Two separate ballot measures, one to implement photo ID for voting in future elections and another to gradually raise the minimum wage in Nebraska, were headed to victory Tuesday night.
Voters were on track to approve Initiative 433, which will annually increase the state’s minimum up to $15 per hour by 2026, and Initiative 432, which will require voter ID.
Support for increasing the minimum wage was strong Tuesday night, having garnered more than 60% approval as of 10 p.m.
Raise the Wage Nebraska campaign manager Kate Wolfe said she was encouraged by the results.
Wolfe said she believes the minimum wage issue resonates with Nebraskans. In 2014 the state's voters overwhelmingly voted in favor of raising the minimum wage from the federal minimum rate of $7.25 per hour. The minimum wage has been $9 per hour since 2016.
“As Nebraskans, we are people who care deeply about the well-being of our neighbors, friends and family. That often translates in these ballot initiatives where the citizens get to participate in probably the closest action of direct democracy as we have,” she said.
One voter, Norah Morris, said Tuesday she was motivated to vote in favor of raising the minimum wage.
“I think that’s important,” she said.
Leading up to the election, supporters argued that raising wages would be a boon to the state’s economy. Joey Adler Ruane, policy director at Open Sky Institute, previously said the initiative would be enough to lift more than 10,000 Nebraskans out of poverty.
Wolfe cited research from the National Employment Law Project stating that 75% of the Nebraska workers who would benefit from the wage increases are over 20 years old, and a majority of them are women.
Critics, including Gov. Pete Ricketts, contended the measure would, among other things, hurt small businesses. Ricketts has argued the market should determine wages, not the government.
Initiative 433 will annually increase the state’s minimum up to $15 per hour by 2026 and provide cost of living increases starting in 2027.
Nebraska voters also signaled strong support for enacting voter ID. After trailing in early results, Initiative 432 jumped to a sizeable lead, with more than 60% of the vote supporting the measure as of 10 p.m. The initiative will put Nebraska among a majority of states to require people to present photo ID to vote in future elections.
“We’re thrilled to see the results of tonight,” said State Sen. Julie Slama, who led the petition effort to get the initiative on the ballot. “It’s no surprise to me that Nebraska voters have overwhelmingly decided to support a commonsense election security measure.”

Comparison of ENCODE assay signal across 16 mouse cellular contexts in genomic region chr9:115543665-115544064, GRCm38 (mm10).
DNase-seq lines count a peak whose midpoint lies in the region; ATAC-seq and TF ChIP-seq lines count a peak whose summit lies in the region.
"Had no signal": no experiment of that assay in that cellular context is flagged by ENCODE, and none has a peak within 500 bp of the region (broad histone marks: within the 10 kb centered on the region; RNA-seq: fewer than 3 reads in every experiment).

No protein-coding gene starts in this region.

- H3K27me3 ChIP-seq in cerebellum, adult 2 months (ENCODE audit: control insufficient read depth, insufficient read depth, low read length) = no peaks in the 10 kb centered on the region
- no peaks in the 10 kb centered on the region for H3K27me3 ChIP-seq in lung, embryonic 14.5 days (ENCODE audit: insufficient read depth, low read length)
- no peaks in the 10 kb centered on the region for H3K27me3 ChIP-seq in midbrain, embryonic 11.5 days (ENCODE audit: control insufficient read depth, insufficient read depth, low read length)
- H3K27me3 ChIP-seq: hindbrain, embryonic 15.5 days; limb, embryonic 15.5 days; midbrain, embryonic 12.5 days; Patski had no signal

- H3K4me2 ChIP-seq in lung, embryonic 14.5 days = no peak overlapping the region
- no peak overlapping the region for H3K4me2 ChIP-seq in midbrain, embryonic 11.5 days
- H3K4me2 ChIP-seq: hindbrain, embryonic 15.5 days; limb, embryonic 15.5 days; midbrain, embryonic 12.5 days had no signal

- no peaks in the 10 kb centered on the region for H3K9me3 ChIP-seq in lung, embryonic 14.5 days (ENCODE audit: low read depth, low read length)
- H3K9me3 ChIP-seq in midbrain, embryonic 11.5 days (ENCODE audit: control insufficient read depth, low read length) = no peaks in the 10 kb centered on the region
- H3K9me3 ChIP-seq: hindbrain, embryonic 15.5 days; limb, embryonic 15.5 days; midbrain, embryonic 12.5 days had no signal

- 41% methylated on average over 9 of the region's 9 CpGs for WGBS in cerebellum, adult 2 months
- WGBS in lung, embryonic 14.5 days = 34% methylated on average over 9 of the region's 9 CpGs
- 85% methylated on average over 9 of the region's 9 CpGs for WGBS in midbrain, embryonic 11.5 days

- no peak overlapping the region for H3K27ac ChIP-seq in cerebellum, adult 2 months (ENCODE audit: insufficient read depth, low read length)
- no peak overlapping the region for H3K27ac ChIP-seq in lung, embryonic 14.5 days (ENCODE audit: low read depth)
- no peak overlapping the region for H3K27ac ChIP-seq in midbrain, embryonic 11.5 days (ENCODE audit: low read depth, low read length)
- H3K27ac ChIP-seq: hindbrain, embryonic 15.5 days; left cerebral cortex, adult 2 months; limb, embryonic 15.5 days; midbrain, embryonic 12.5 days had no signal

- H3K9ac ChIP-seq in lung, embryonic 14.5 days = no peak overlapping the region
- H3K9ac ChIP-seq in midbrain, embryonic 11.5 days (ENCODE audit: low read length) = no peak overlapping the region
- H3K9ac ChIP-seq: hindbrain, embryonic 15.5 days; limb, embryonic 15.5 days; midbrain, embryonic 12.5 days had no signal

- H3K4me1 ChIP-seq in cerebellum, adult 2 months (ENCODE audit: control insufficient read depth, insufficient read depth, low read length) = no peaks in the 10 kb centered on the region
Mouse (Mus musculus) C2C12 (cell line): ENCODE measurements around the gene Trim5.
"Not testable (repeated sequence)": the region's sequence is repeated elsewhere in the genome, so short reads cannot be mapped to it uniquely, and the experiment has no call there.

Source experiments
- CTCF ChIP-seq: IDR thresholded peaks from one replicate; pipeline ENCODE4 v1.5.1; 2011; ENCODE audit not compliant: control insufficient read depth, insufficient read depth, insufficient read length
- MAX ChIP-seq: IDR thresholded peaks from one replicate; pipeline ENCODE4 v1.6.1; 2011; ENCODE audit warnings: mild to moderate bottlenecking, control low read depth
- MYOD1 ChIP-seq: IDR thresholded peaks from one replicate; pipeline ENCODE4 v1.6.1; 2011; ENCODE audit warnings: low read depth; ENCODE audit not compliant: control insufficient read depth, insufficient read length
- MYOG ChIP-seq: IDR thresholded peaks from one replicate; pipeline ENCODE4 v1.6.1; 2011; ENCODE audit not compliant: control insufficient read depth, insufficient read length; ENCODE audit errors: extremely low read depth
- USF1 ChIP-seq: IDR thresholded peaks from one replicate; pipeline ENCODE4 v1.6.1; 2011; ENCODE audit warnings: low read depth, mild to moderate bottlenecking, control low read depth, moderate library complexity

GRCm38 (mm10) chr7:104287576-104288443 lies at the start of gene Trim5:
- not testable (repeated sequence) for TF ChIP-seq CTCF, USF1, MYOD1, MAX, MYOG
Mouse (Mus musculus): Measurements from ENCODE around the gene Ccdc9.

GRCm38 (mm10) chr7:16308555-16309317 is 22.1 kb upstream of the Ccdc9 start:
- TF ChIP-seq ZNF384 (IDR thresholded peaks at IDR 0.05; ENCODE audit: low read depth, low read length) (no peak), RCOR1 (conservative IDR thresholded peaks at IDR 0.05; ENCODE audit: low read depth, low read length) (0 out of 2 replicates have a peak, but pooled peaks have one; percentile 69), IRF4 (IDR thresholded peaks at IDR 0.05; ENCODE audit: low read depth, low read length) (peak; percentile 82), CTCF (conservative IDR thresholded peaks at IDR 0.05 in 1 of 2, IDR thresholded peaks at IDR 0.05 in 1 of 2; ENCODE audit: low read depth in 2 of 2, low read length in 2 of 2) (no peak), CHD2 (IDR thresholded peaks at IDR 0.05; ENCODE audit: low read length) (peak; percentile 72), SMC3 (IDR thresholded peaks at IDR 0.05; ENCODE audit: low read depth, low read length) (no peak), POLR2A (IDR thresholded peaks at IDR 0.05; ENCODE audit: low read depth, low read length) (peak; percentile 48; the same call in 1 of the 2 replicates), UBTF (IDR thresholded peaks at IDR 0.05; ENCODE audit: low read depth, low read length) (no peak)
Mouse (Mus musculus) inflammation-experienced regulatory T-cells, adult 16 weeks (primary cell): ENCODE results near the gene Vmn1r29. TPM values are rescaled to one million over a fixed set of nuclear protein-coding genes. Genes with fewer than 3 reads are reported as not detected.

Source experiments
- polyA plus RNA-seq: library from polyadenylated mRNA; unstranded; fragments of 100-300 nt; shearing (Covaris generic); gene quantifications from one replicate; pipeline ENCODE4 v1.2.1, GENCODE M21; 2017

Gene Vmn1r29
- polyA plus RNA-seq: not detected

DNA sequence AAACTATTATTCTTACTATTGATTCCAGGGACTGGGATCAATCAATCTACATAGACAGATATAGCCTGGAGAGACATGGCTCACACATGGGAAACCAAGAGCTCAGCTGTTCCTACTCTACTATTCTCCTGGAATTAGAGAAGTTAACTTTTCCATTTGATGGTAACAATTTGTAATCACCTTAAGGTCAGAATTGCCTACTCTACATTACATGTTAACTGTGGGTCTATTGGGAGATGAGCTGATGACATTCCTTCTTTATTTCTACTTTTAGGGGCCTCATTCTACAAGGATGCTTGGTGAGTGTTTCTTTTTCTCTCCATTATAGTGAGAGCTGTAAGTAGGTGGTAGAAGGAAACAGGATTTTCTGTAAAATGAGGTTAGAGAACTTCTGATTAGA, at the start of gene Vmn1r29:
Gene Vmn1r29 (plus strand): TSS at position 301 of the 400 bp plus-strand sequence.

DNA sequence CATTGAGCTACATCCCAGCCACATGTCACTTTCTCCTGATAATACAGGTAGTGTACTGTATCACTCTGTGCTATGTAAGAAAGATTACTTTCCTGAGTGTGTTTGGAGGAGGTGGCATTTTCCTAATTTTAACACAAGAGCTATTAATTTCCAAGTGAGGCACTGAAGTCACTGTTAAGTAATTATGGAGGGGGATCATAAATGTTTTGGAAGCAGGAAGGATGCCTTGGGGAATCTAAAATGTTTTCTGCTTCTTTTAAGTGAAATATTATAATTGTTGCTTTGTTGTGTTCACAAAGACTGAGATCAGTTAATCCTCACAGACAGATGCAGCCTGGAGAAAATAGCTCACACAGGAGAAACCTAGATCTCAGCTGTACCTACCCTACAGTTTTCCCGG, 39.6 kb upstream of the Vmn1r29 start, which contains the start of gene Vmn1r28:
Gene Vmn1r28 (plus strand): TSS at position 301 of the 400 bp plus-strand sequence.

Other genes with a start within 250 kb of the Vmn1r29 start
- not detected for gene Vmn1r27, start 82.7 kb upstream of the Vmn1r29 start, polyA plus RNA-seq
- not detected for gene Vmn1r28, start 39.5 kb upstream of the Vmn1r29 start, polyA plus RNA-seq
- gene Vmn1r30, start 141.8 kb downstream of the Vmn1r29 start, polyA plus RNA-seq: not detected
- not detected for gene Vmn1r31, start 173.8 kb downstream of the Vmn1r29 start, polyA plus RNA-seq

Critics argued the measure was unnecessary and sought to address a nonexistent problem. They also said the photo requirement would make it more difficult for some groups to vote.
In a statement, Civic Nebraska, which opposed Initiative 432, said efforts to show Nebraskans the consequences of the initiative "did not overcome the persistence of The Big Lie and repeated assaults on the reputation of our elections."
"Nebraskans should expect the same politicians who spent so much time and money to sell this vague bill of goods to now work to impose one of the most restrictive voter ID mandates in the country," the organization said.
It will be up to the Nebraska Legislature to approve implementation language during the next legislative session. Slama said she “is looking forward” to leading that effort.
Secretary of State Bob Evnen, who supported the initiative, previously acknowledged that Nebraska has not had a problem with voter fraud generally, let alone any cases of people trying to impersonate others to vote — the type of fraud that voter ID would prevent.
The voter ID initiative was a source of motivation for several voters who spoke with The World-Herald Tuesday.
Amanda Frampton, 35, voted in favor of Initiative 432 Tuesday.
“You should have a photo ID to vote,” she said.
On the other side, Don and Janet Busenbark, who are in their 50s, took the opposite stance. Both said the current registration and voting system is working.
“It just doesn’t seem like there’s a record of fraud to justify the expense,” Janet Busenbark said.
Voters also overwhelmingly approved an amendment to the state constitution that will allow local governments with airports more financial leeway to attract or retain commercial passenger airlines.
Photos: Nebraska goes to the polls in 2022 general election
Omaha's Eppley Airport will receive $20.9 million and the Lincoln Airport will receive $414,900 from a fund approved specifically for airport terminal projects as part of the federal infrastructure law.